Inflation rate has hit double digits (11 percent), the first time in 14 years (the last was 10.5 percent in 1994) while dollar value has dropped to Php44 from the all-time high of Php56 four years ago. This scenario would not have been so bad if our OFWs’ remittances were not the only thing that keeps our economy afloat. Everyone’s feeling the crunch—from a daily commuter who now pays an additional Php5 in bus fare to a haciendera who buys fertilizer at a price twice its rate a few months ago. We don’t need an international agency to declare that our country is experiencing economic crisis. Halleur!
But seeing the silver lining behind the clouds, I’d say this is the best time to be fit and fab. Cut on your rice consumption—mahal ang bigas, hino-hoard pa! Walk if you must to save on some pesos—mahal na ang pamasahe! Especially if you are in Makati business area, make use of the safe and friendly pedestrian walkways. Plus if you take the cab, you will have to pay Php60, which is the “unwritten” going rate in the area. Not cheap. Go vegetarian—veggies are still the cheapest in the market. Kamote, sili, mongo—they do not require big space to grow so you might want to consider planting them in your yard, their health value in place of the aesthetic value of Bermuda grass.
A while ago, I saw a government-paid television advertisement telling the public to support our farmers. First, why this message to the public when the primary problem is the farm-to-market infrastructure that has started long before I was born and remains unresolved now that I am nearing my retirement age? Second, it is the same government that has allowed 17 companies to mine the natural resource of Palawan–a rice granary that supplies almost half the demand of Luzon and Visayas and where 90 percent of farmlands are rain-fed–telling us to support the farmers. Halleur!
The other night, I saw in the news PGMA endorsing vegetable-enriched, vitamin-fortified, noodles. A one-kilo pack sells at Php34, which is Php6 cheaper than the regular noodles (so what?). A kilo of noodles, assuming no other ingredients are added except sodium and food color (otherwise known as common people’s “soy sauce”), can make 8 to 12 servings, depending on the consumers’ appetite. However, the same amount of money can make more or less the same number of servings of the following fresh, preservative-free, healthier dishes: steamed okra and camote tops, porridge with tofu, sautéed mongo with bitter apple leaves, squash in coconut milk, bitter apple in sour soup, taro leaves in coconut milk, adobong kangkong, chopseuy (less the meat), or pinakbet. (Well, my line-up is limited by our help’s culinary skills. Readers are welcome to share their recipes!)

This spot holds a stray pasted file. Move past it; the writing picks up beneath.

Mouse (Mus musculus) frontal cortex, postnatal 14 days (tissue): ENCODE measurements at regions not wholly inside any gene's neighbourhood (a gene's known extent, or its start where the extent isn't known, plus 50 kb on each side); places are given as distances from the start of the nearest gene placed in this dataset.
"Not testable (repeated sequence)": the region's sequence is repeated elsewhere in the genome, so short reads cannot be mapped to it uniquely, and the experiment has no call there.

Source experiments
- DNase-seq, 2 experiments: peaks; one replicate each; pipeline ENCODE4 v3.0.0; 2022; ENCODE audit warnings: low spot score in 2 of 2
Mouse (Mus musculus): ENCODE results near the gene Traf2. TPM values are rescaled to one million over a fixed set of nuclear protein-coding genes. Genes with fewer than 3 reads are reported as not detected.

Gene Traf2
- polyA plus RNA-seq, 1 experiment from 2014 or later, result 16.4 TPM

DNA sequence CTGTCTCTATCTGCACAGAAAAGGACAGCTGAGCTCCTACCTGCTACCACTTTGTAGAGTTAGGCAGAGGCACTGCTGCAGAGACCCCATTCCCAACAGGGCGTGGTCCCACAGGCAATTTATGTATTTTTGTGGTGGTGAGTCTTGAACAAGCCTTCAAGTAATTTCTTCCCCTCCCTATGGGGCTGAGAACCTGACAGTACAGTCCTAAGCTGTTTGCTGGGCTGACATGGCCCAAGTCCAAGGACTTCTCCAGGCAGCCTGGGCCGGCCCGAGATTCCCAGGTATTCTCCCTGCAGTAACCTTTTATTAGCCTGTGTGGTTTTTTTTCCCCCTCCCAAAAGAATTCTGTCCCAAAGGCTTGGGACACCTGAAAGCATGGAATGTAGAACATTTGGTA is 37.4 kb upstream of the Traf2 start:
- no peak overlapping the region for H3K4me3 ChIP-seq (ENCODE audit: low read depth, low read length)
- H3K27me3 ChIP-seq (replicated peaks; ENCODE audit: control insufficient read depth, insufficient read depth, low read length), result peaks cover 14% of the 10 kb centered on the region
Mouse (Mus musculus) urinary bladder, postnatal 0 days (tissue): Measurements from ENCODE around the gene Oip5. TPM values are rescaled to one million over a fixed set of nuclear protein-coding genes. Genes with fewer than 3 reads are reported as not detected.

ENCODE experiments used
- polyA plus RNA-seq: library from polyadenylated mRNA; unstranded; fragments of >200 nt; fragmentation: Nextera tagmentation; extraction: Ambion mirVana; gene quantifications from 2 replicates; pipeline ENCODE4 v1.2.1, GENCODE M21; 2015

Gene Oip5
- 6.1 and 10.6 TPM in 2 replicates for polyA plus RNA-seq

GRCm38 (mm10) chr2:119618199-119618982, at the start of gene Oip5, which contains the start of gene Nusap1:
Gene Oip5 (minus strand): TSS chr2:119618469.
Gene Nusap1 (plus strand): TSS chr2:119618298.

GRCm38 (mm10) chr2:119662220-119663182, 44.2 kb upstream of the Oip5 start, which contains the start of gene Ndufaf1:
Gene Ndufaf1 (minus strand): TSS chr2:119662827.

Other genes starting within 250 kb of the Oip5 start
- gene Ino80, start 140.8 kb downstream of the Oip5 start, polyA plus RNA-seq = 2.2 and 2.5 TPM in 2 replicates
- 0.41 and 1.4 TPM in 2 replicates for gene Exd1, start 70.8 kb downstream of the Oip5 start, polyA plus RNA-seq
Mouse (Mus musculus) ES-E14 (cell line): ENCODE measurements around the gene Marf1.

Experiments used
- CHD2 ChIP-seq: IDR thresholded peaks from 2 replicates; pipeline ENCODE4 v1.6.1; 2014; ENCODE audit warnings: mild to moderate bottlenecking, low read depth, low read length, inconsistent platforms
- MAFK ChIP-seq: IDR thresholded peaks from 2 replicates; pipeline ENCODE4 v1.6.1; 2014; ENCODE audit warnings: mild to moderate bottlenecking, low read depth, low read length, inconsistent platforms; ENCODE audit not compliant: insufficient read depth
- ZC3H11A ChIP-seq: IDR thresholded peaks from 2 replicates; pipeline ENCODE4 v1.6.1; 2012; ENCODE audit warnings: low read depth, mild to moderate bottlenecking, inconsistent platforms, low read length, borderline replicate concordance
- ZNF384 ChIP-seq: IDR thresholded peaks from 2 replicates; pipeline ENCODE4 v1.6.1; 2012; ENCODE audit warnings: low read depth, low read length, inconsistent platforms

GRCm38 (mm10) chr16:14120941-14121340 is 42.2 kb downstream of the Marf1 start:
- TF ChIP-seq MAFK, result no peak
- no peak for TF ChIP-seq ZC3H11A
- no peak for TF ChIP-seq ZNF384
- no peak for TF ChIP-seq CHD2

I know, my menu does not sound as appealing as t-bone steak and crispchon and I won’t insist on their nutritional, economic, and ecological values either. BUT, just for the record, I lost 11 pounds in one week EFFORTLESSLY by just abstaining from meat. This was during my pre-yoga state when my acupuncturist was trying to convert me into pure vegetarianism. Yes, I have been a struggling vegetarian for 12 years now. So help me God!
This blog is not intended to promote vegetarianism (but if in the process of reading this you get converted, good for you!) but just to point out that being healthy or getting fit need not be expensive. I was surprised to hear from a yogini that some of her friends do not want to get into yoga only because they thought that an outfit would cost them an arm and a leg. And her insight? “I have all sorts of outfit—from the most expensive ones to the cheapest and I tell you, they are all the same!” Surprisingly, too, we buy the same brand: Sassa. (And Jane does, too!)
Sassa has pure cotton materials as well as cotton-spandex and nylon-spandex mix. One thing I really like about this brand is that the waistband of its bottoms does not fold up (or down or bulge in any way) so that it does not get in the way of my upward dog. As for the tops, it offers both tank types and shirts, which I prefer. Tip: when fitting a top, do a downdog or a cow facing the mirror and what you’ll see in your reflection is what the rest of the class will see during your practice. A top costs +/-Php300, a bottom +/-Php400. Not bad.
Yoga mats need not also be expensive. There are Php300-mat in Divisoria and in almost every mall. You can also get kitchen mat for Php100 per meter and nobody would care (and nobody would even notice its difference from a yoga mat, just choose the ones with more subtle designs). It works for many yogins I know.
As for the course fee, yoga studios offer various packages that suit your budget and practice. The cheapest, of course, is to build discipline and do self-practice at the comfort of your home. But discipline takes time and while you work on it, you can consider this: a 21-day package at VYC (for example, because this is where I practice) is a lot cheaper than an insurance premium, or the cost of hospitalization, or a hormone treatment.
Health is an investment the returns of which you can already enjoy at the present moment (no need to wait for maturity). Economic crisis is bad enough; as my sister put it, let’s not make it any worse by preventing health crisis.
I rest my case.
(Credit goes to Crissy who taught me the lesson on “connecting the dots” :-D)